A mid-week adventure to Tucson Mountain Park / October 14, 2013
Being in a new city is so exciting. There’s so much that I have to learn about it – the streets, the size, the restaurants, the attractions, and the best place to go for sushi! After being here for almost 2 months, I have started to get accustomed to the little day to day things like the weather, traffic patterns, and what little exploring we’ve done together. But just when I thought I was “used to” being here, we went and visited the mountains to the West, and that just blew my mind all over again. I’m loving Tucson more and more every day, and am SO glad I get 2 more years here!!
Today’s mid-week adventure took us to Tucson Mountain Park. In this area, there is a scenic drive (Gates Pass and Kinney Roads) with many pull offs good for picnics, pictures, and taking a hike on the trails that are all over the place. It’s good to have a game plan for going into the desert (especially on a warm summer day!) and we planned out which trails we’d take by searching for letterboxes.
Letterboxing is similar to Geocaching, except instead of a log and box of trinkets, you’re looking for a tupperware container containing a usually-hand carved-original rubber stamp. Instead of following GPS coordinates, you access clues online and figure out where to go from there. Curtis has had some extra time on his hands, so he put together maps and lists of the boxes in Tucson Mountain Park in order to make boxing trips easier and more efficient.
Hiking in the desert is quite the experience. To be honest, I haven’t done a whole lot of hiking in my life so far, so I don’t have a lot to compare this to. In Tucson Mountain Park, most of the trails are narrow and rocky. They’re usually pretty easy to distinguish between the rest of the land, and if they come upon a wash then there will be a cairn pointing you in the right direction. Each different mountain range in Tucson varies on trail conditions and difficulty, but as far as TMP’s trails go, they are all pretty easy to walk on – not too rocky, no having to step up onto boulders, usually consisting of just a flat dirt path. The other mountain ranges surrounding Tucson – the Catalinas, Rincons, and Santa Ritas – are all much higher in elevation and are called “sky islands.” Here in Tucson Mountain Park, you’re really hiking through the heart of the Sonoran desert. Because of this, I’d say the best times to visit the area are between October and March, when it isn’t so hot. There is minimal shade and the sun just beats down on you.
Surrounding the trail, you will see almost every desert plant you can think of. Saguaro, prickly pear, cholla, ocotillo, palo verde trees, mesquite trees, and more! Thanks to letterboxing, I actually can identify most plants already. It’s almost like a culture shock coming from the Midwest and having absolutely no familiar plants, but I love that I am that much more familiar with the desert. I love looking up at the great Saguaro and wondering how many HUNDREDS of years old it is. I enjoy seeing little pops of color in the form of a cactus flower or prickly pear fruit. I even like knowing the little warnings, such as stay away from the cholla, because they’ll jump at you and cling to your clothing or skin – I personally haven’t experienced this, but Curtis has, and his reaction went something like this: “OWWWW!”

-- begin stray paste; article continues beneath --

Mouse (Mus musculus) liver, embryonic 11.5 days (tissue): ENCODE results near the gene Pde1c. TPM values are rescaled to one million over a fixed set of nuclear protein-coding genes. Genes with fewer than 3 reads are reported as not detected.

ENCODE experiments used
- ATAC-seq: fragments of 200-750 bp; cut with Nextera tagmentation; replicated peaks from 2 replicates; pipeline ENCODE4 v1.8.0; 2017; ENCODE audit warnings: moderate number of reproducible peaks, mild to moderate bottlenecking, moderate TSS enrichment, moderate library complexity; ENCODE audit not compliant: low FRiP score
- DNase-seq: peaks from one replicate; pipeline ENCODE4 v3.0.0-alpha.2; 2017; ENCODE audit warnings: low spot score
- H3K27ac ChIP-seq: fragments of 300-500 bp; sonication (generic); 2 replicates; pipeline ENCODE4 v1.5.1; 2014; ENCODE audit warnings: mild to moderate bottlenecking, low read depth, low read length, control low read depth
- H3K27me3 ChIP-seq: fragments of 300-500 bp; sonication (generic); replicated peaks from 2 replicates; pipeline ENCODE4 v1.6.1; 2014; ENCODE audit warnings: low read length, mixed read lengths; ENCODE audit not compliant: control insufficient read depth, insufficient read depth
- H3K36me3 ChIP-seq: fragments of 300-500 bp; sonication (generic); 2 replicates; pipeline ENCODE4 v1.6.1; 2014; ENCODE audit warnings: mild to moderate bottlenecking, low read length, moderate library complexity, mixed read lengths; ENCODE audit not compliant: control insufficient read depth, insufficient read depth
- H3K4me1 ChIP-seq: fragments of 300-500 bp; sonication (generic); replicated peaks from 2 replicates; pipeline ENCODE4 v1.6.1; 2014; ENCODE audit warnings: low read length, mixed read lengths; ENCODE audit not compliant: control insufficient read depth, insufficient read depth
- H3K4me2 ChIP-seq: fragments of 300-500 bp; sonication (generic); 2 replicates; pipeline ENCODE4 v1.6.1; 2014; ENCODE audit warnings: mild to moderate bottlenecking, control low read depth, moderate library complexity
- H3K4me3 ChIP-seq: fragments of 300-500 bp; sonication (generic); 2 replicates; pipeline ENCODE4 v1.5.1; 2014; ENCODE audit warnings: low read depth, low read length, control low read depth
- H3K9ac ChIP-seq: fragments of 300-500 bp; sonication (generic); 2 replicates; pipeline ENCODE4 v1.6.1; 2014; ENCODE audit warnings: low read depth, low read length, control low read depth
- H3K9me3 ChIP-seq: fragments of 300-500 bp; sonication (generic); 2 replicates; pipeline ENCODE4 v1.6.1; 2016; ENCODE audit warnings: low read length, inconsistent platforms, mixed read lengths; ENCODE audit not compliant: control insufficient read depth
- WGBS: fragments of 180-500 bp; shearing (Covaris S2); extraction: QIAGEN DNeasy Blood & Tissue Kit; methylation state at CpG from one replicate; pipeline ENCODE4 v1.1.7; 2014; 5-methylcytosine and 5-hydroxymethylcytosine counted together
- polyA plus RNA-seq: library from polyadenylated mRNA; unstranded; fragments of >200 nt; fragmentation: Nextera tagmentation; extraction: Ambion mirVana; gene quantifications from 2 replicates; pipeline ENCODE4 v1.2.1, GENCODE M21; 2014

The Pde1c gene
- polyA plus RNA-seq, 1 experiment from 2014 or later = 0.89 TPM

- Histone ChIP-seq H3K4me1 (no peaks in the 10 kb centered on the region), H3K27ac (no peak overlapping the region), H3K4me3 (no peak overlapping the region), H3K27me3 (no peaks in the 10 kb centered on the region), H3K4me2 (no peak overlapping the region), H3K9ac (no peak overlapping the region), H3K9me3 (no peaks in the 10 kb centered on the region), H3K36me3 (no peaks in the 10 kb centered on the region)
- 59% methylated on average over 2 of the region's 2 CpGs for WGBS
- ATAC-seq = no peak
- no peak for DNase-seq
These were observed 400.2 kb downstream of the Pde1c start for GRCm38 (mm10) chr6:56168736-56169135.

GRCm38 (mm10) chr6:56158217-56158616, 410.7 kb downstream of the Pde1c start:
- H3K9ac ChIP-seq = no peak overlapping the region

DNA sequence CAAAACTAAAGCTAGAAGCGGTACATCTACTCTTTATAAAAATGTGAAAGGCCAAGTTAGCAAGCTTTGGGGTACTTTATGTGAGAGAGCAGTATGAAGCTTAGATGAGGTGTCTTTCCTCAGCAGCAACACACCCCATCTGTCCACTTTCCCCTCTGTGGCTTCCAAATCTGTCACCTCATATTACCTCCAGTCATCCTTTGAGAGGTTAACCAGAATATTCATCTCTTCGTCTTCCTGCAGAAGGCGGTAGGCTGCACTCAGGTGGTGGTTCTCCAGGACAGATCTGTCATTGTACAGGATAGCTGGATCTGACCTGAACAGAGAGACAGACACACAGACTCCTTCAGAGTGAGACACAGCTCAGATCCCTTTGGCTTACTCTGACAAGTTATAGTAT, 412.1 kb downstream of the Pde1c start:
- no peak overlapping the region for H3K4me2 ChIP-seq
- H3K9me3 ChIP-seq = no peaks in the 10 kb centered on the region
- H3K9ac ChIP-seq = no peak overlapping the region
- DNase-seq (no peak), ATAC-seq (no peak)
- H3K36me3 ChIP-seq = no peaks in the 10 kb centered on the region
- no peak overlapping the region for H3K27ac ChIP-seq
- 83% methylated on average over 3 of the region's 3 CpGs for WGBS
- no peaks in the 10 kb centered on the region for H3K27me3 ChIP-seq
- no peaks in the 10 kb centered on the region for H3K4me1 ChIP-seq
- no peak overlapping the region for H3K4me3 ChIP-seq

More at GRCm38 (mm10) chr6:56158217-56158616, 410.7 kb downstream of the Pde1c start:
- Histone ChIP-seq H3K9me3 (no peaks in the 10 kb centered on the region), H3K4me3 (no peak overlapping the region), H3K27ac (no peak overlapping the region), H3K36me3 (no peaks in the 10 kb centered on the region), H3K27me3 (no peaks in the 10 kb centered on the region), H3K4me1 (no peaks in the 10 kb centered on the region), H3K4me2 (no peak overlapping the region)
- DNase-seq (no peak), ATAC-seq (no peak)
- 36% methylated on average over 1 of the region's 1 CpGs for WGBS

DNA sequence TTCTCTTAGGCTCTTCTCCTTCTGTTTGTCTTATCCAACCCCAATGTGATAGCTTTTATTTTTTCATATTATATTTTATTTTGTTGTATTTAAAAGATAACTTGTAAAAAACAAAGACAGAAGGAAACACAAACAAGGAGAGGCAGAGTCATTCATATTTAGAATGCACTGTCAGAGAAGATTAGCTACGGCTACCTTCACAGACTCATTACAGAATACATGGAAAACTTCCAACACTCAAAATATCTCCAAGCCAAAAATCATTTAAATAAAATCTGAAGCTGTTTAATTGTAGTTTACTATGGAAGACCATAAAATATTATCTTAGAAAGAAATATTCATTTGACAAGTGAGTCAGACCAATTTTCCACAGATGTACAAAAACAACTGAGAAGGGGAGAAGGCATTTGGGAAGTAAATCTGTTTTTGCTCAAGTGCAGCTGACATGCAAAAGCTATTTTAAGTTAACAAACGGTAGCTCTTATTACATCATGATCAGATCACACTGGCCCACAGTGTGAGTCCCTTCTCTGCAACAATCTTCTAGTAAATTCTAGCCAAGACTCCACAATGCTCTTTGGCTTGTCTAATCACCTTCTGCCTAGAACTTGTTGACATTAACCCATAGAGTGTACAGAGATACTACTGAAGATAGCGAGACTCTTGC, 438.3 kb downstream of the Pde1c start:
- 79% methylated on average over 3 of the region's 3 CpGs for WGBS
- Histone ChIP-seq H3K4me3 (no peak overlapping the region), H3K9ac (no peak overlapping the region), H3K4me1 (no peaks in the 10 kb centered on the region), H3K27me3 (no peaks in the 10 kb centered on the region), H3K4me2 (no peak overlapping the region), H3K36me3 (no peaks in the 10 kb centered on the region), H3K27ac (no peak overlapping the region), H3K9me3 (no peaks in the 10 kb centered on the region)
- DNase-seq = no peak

There are a few things I’m not crazy about in the desert. All of those have to do with creatures that inhabit this land. Some slither and rattle, others hunt and attack. Rattlesnakes, mountain lions, javelina, OH MY! One of our very first adventures in this city was going to the Desert Animal Museum (which is located here in Tucson Mountain park, off of Kinney Road North of Gates Pass!) While we had a great time wandering around and seeing all the different creatures that are out there, it also gave me a reality check of just how wild this place is. After learning about scorpions, tarantulas, snakes, gila monsters, and more, I was a little scared to even set foot on a trail. Curtis tried to reassure me, saying “I’ve hiked here for 2 years and have never seen ANY wildlife!” That night, we saw a pack of javelina AND a tarantula. I’d say I have a right to be a little scared.
All that to say, watch your step when wandering through the desert! I always feel safer wearing long pants and hiking boots with ankle support. Like, if I’m covered, the wild creatures won’t go after me.
2 months of wedded bliss 😉
If you’re headed to the West side of Tucson, there are several different attractions you should hit up in Tucson Mountain Park. I mentioned the Desert Animal Museum earlier – that’s a must see. It’s a little pricey, but totally worth it. It’s rated among the top of all museums in the WORLD! That’s probably because it’s less of a museum, and more like a zoo. There’s an indoor aquarium and reptile room, but everything else is outdoors – you walk along the paths and see animals the same way you would at a zoo! However, keep in mind that this is still the desert, so it wouldn’t hurt to bring water and wear sunscreen. Not only can you see animals, but also all different types of desert plants. They also offer 2 different free presentations: a Raptor Free Flight where you can watch different birds of prey put on a show, and the Rattlesnake and Gila Monster show, where you can watch these venomous creatures in action and hear safety tips.
Also in the Tucson Mountain Park area is Saguaro National Park West and the Old Tucson Studios. I can’t vouch for them yet, but I’m hoping we’ll make it there soon!
The more I see down here, the more I love the area, and it only makes me want to see MORE! I’m so thankful I have such an adventurous husband who wants to show me all these incredible places. Life in the Wild West is so good. 🙂